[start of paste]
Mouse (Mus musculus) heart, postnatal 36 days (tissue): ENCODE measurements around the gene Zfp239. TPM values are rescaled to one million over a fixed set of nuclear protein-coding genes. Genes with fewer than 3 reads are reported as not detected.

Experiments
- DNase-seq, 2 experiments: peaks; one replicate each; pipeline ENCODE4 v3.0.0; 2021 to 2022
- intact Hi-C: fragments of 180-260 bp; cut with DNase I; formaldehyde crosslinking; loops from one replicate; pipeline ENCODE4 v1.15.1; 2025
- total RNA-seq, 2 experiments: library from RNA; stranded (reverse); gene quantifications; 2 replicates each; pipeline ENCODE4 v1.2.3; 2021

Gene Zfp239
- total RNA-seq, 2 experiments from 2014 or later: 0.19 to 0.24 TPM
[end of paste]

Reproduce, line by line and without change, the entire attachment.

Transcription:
Mouse (Mus musculus) heart, postnatal 36 days (tissue): ENCODE measurements around the gene Zfp239. TPM values are rescaled to one million over a fixed set of nuclear protein-coding genes. Genes with fewer than 3 reads are reported as not detected.

Experiments
- DNase-seq, 2 experiments: peaks; one replicate each; pipeline ENCODE4 v3.0.0; 2021 to 2022
- intact Hi-C: fragments of 180-260 bp; cut with DNase I; formaldehyde crosslinking; loops from one replicate; pipeline ENCODE4 v1.15.1; 2025
- total RNA-seq, 2 experiments: library from RNA; stranded (reverse); gene quantifications; 2 replicates each; pipeline ENCODE4 v1.2.3; 2021

Gene Zfp239
- total RNA-seq, 2 experiments from 2014 or later: 0.19 to 0.24 TPM